Free speech and Texas' Confederate-themed license plates

To the editor: As your editorial notes, finding the Confederate flag repugnant is easy, but articulating a legally coherent way to keep it off specialty license plates is another matter. ("Supreme Court errs on Texas' Confederate-themed license plates," editorial, June 19)

Texas rejected the specialty-plate application from the Sons of Confederate Veterans because the Confederate flag offends "a significant portion of the public." But Texas, like several other Bible-belt states, allows the Christian cross and mention of "God" on its specialty plates.

What will happen when the American Humanist Assn. applies for plates bearing its motto, "Good Without a God"? Or when Wiccans want plates displaying their faith's pentacle? No doubt many Christian Texans will be offended by symbols of atheistic or polytheistic belief systems. But shouldn't nonbelievers be entitled to their own plates as a matter of religious freedom?

As Justice Oliver Wendell Holmes Jr. observed, hard cases make bad law. With the high court's dubious license plate decision, look for endless free-speech litigation until states finally stop offering mobile billboards.

Edward Alston, Santa Maria



To the editor: Your interpretation of the Confederate flag is much too benign for my tastes.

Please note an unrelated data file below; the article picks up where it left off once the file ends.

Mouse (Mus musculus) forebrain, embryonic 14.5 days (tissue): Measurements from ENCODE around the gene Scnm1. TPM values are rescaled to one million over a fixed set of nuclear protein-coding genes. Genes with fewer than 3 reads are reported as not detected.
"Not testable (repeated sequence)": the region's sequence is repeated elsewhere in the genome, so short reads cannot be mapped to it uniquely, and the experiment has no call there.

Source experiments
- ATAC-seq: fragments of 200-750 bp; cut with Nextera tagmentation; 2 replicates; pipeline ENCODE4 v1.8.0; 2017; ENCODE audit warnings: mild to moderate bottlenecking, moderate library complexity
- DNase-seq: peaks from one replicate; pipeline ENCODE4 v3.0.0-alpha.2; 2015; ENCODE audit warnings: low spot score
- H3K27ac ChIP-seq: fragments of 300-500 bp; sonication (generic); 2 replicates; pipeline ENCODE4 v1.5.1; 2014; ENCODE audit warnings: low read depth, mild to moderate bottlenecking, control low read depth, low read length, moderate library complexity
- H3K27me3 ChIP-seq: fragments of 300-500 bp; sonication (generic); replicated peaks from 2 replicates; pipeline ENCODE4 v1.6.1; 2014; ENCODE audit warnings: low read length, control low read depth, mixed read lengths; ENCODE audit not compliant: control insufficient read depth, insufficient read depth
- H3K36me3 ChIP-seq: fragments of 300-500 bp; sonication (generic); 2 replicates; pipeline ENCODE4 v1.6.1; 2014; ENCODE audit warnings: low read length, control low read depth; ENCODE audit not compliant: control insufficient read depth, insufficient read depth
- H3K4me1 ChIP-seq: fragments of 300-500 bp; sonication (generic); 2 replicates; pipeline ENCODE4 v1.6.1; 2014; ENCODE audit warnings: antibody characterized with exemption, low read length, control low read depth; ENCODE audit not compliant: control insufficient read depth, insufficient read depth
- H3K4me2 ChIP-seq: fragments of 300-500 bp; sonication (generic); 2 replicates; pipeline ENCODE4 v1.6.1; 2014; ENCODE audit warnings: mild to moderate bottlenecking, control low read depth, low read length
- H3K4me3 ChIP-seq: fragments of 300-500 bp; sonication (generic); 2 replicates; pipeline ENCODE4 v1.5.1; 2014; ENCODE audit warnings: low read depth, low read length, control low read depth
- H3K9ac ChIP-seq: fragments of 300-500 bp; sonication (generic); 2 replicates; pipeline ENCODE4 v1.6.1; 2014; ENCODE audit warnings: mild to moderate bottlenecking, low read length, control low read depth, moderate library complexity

License plates are produced by the government to keep track of vehicles. Texas has decided to allow certain forms of expression on license plates for the purpose of raising revenue.

License plates were not designed for free expression, so Texas could end all such forms of expression tomorrow and no one could claim that this is a violation of free speech. Public parks and other public gathering places, on the other hand, must allow free expression.

Thus, this crucial distinction is sufficient for the courts to use in order to avoid what could be a very onerous result.

If the Texas decision were to be reversed, what would stop the next group from asking that a swastika be part of its license plates? Besides, if a group wishes to advertise its affiliation to a particular cause, there are bumper stickers for that purpose.

Free speech is not an absolute right. There are numerous exceptions and restrictions on expressing oneself.

Steve Codron, West Hills

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